Rehabilitation Services:

Rehabilitative health care services are designed to help a person regain or improve skills and functioning for daily living that have been lost or impaired because a person was sick, hurt, or disabled. These services may include physical and occupational therapy, speech-language pathology, and psychiatric rehabilitation services in a variety of inpatient and/or outpatient settings.

Habilitation Services:

Habilitative health care services are designed to help a person keep, learn, or improve skills and functioning for daily living. Examples include therapy for a child who isn’t walking or talking at the expected age. These services may include physical and occupational therapy, speech-language pathology, and other services for people with disabilities in a variety of inpatient and/or outpatient settings.

Although rehabilitative and habilitative services are required to be covered on all ACA-compliant individual and small group plans, there are typically limits on the total number of visit that the plan will cover in a given year, depending on the specifics of the benchmark plan in that state and/or the state’s mandated benefits.

Can health plans impose limits on how much physical therapy I can have?

The ACA prohibits insurers from imposing dollar limits on coverage for essential health benefits (so an insurer cannot, for example, limit rehabilitative care benefits to $1,000 per year), but insurers can – and most do – impose limits on the number of visits.

So your plan might cover a maximum of 20 physical therapy visits in a given year, as long as the therapy is determined to be medically necessary. In some states, the visit limit applies to a combination of different therapies, including physical therapy, speech therapy, and occupational therapy, while other states have separate limits for each type of therapy.

Insurers can also impose other limits on physical therapy, if the benchmark plan includes those limits. For example, In New York, the state has designated an Oxford EPO small group plan as the benchmark. It includes up to 60 annual visits per condition for speech, occupational, or physical therapy. But it notes that all three types of therapy are “only covered following a hospital stay or surgery.” So in New York, insurers offering individual and small group health insurance are not required to cover physical, occupational, or speech therapy if the patient has not had a hospital stay or a surgery.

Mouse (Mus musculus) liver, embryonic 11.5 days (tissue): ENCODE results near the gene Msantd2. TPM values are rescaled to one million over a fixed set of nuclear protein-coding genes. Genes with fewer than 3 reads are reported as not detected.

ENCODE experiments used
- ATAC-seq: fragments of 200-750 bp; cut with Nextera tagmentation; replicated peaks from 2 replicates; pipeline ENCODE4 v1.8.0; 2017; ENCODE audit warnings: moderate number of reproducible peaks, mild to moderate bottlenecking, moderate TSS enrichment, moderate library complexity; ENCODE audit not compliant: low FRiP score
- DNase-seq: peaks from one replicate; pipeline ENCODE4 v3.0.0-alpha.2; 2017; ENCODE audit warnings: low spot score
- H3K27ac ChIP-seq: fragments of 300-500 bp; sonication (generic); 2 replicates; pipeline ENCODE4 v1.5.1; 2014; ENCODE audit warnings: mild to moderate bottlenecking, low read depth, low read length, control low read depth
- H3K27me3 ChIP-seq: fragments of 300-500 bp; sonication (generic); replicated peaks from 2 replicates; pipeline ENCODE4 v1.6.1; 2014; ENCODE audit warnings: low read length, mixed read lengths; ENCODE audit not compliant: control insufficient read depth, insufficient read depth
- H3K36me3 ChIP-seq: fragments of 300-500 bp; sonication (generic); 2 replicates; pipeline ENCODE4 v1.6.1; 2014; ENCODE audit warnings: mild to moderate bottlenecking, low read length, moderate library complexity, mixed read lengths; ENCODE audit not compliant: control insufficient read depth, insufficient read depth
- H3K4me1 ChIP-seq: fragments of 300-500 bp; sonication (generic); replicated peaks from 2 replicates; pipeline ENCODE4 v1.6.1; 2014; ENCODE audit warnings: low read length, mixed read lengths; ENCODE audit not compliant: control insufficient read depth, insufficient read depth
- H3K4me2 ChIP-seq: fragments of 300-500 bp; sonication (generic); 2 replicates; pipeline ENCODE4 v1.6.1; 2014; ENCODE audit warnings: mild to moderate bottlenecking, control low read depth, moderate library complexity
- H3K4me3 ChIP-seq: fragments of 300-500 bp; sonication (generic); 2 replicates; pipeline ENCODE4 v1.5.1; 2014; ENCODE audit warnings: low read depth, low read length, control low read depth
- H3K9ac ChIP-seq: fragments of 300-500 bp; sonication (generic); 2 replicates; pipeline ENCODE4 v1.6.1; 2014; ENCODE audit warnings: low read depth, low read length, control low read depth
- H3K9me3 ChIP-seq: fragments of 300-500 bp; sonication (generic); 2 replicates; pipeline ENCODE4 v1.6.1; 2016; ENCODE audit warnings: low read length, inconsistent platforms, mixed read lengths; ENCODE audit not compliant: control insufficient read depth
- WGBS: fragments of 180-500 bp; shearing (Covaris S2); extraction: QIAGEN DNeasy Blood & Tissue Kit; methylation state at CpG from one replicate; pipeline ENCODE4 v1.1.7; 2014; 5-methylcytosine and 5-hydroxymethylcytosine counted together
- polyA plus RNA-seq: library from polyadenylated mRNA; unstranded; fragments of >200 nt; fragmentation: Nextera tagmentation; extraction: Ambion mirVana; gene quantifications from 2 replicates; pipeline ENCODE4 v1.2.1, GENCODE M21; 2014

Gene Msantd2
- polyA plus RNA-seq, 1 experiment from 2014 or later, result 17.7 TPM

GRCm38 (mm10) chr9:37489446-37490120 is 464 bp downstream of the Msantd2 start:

But this varies from state to state. In Colorado, the benchmark plan limits physical therapy to just 20 visits per year, but it notes that PT is “covered if, in the judgment of a Plan Physician, significant improvement is achievable within a two-month period.” So individual and small group plans in Colorado cannot stipulate that physical therapy is covered only if the patient had a prior hospital stay or surgery. (Note that Colorado’s benchmark plan had some changes that took effect in 2023, including new coverage for acupuncture. But nothing changed about the physical therapy benefits.)

As always, ask a lot of questions of your health plan about what’s covered and to what extent.

Louise Norris is an individual health insurance broker who has been writing about health insurance and health reform since 2006. She has written dozens of opinions and educational pieces about the Affordable Care Act for